Here on Avenue Q!
We live on Avenue Q!
Our friends do too!
‘Til our dreams
We live on Avenue Q!
“It Sucks To Be Me,” Avenue Q
Ending its extended run on September 14 (tomorrow!), the Arts Club has had major success in producing Avenue Q for theatergoers in an orgy of crude, sexual humour and somewhat uncomfortable truths.
Avenue Q is a musical conceived by Robert Lopez and Jeff Marx, and is essentially a parody of the old children’s show Sesame Street. The show revolves around a puppet named Princeton who had recently graduated from college and is trying to find his purpose in life. There, he also meets the residents, some of which include Kate Monster, a girl monster that has a dream to build a school just for monsters; Brian, an unemployed man in his 30s who wants to be a late-night comedian; Christmas Eve, Brian’s wife and a client-less therapist; and Gary Coleman, ex-child star.
I’ve always wondered as to how a show like this managed to be so popular and make it onto Broadway. The manner in which the subject matter is portrayed lightly and mocked heavily. I can’t even get past my parents by playing the soundtrack in the car due to its liberal use of profanity. Perhaps the musical is able to connect to the audience by providing what I call pseudo-escapism–where the viewer is able to leave their troubles behind temporarily, and yet at the same address said troubles in a comfortable setting. It also sets up a few scenes where it induces audience laughter due to shocking or awkward content.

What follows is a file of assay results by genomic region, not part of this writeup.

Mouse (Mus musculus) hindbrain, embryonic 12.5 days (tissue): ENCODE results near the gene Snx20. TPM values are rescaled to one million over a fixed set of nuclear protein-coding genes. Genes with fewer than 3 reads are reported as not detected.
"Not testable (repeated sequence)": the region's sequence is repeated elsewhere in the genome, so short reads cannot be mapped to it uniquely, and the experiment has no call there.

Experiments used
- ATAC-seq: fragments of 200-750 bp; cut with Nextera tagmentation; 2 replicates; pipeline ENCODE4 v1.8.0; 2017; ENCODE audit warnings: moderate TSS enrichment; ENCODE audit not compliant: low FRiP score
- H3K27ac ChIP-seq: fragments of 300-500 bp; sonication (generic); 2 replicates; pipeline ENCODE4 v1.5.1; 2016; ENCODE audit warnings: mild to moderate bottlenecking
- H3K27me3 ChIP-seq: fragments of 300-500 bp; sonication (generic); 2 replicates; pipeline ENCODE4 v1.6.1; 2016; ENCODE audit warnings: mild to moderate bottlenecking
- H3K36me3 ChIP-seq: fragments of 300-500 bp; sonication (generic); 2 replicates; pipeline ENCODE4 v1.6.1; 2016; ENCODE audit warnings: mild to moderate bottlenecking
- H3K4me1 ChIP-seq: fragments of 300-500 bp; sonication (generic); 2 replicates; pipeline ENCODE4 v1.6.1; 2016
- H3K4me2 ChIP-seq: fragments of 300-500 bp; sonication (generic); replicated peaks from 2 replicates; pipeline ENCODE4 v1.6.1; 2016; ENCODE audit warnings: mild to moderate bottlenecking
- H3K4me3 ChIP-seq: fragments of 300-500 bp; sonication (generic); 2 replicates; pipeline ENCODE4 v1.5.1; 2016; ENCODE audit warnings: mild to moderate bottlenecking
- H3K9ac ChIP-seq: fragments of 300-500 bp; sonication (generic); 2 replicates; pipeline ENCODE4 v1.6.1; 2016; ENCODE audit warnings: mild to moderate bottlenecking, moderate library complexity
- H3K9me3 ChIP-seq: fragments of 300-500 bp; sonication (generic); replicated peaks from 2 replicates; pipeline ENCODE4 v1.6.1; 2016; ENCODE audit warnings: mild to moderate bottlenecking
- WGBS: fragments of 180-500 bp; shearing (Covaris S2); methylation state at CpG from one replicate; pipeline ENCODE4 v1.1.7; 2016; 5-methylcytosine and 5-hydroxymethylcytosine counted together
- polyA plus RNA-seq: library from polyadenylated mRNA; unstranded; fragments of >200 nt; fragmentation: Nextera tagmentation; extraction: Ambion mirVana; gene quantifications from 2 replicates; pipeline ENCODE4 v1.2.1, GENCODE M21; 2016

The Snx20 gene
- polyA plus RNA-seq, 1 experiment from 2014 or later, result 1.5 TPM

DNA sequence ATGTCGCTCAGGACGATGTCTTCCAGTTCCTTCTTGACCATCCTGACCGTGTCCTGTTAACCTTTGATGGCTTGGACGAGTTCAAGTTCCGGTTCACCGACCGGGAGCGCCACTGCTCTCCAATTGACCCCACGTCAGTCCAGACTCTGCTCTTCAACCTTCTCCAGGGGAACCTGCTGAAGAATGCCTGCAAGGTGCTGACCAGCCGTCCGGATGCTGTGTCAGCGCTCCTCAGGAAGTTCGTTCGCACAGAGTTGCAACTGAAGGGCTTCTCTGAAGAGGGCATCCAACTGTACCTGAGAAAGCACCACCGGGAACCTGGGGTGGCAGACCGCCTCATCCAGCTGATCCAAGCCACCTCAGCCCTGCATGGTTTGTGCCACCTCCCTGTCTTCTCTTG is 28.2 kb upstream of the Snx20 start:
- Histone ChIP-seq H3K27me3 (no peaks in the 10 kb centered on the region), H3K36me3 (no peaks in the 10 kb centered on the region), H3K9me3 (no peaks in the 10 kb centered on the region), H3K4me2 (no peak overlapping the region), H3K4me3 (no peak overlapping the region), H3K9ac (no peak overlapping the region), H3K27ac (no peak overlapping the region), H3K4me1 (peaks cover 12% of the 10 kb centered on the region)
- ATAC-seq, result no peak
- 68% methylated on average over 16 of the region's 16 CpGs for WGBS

The cast is also special in that it’s racially diverse to the point that there’s a song about how everyone’s a little bit racist. Considering the three human characters, there’s exactly one of Caucasian, Asian, and African descent each (other races were mentioned in the song disparagingly). While there are some stereotypical traits displayed (Christmas Eve’s over-the-top Engrish), the writers of the show are still able to develop the characters beyond being token minorities.
For the most part, the Arts Club incarnation stays true to the original Broadway version. The double-casting of actors stayed constant (e.g., the actor playing Princeton also played Rod) and a lot of the multimedia gimmicks (such as Lucy Theslut’s ECG and learning new words) were executed perfectly a la Sesame Street style. In fact, it was eerie how similar Andrew Macdonald-Smith (Princeton/Rod) sounded like John Tartaglia, the actor who originated both roles.
One thing I noticed were cuts to some songs. The omitted parts weren’t offensive in nature (and hell, once you’ve done “You Can Be As Loud As the Hell You Want,” you can do anything), so the rationale for shortening them is beyond me.
I was unfortunate enough to get a seat on the side where cast members couldn’t get to me for “The Money Song,” which was a shame because I had some spare change on me ready for this part, but all in all it was an amazing show, and I’m glad to have finally seen it in person.